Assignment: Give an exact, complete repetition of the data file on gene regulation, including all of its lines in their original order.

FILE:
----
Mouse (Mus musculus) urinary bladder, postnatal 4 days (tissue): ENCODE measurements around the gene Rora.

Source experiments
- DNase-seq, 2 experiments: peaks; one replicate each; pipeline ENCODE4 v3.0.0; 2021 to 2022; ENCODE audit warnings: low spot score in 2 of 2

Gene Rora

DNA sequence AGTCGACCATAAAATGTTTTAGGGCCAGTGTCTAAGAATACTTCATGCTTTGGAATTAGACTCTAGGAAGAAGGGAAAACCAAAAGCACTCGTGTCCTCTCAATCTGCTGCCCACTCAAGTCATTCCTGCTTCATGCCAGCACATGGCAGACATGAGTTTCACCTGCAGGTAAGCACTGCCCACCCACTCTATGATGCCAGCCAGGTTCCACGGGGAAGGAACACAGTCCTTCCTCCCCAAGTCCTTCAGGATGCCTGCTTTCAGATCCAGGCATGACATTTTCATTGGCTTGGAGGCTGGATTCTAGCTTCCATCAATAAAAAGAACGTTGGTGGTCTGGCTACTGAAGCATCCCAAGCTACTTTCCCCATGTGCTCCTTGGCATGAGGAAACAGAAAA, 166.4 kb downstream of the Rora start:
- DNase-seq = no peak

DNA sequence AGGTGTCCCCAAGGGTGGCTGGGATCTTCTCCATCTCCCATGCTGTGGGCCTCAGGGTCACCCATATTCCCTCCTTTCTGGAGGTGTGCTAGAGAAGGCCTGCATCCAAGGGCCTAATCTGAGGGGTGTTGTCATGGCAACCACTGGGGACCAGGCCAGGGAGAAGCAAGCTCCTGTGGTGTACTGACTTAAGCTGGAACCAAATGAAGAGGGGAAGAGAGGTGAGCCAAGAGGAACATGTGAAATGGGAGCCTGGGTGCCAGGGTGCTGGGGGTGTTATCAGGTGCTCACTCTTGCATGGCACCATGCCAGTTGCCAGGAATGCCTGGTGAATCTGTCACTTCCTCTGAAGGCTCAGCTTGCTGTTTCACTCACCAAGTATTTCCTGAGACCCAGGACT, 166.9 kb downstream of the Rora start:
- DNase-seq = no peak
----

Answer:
Mouse (Mus musculus) urinary bladder, postnatal 4 days (tissue): ENCODE measurements around the gene Rora.

Source experiments
- DNase-seq, 2 experiments: peaks; one replicate each; pipeline ENCODE4 v3.0.0; 2021 to 2022; ENCODE audit warnings: low spot score in 2 of 2

Gene Rora

DNA sequence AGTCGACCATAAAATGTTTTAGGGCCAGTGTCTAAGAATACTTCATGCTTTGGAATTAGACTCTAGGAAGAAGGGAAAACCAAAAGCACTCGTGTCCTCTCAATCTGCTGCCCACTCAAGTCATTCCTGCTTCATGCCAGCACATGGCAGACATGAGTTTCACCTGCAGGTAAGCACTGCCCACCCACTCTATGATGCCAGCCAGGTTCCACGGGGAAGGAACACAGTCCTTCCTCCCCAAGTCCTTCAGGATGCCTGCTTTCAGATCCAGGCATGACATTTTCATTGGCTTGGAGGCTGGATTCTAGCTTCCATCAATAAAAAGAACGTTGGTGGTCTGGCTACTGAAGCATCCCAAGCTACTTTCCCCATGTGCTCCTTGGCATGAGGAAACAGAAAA, 166.4 kb downstream of the Rora start:
- DNase-seq = no peak

DNA sequence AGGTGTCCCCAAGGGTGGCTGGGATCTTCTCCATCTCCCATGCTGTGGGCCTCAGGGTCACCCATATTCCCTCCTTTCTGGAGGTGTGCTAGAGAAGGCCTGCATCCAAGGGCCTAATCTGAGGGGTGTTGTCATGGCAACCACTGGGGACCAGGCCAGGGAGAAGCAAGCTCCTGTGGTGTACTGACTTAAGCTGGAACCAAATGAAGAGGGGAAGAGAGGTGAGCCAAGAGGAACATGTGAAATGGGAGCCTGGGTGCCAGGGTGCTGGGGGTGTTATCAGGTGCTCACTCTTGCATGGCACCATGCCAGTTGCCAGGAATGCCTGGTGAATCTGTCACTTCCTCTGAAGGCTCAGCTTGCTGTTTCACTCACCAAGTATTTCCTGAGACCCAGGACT, 166.9 kb downstream of the Rora start:
- DNase-seq = no peak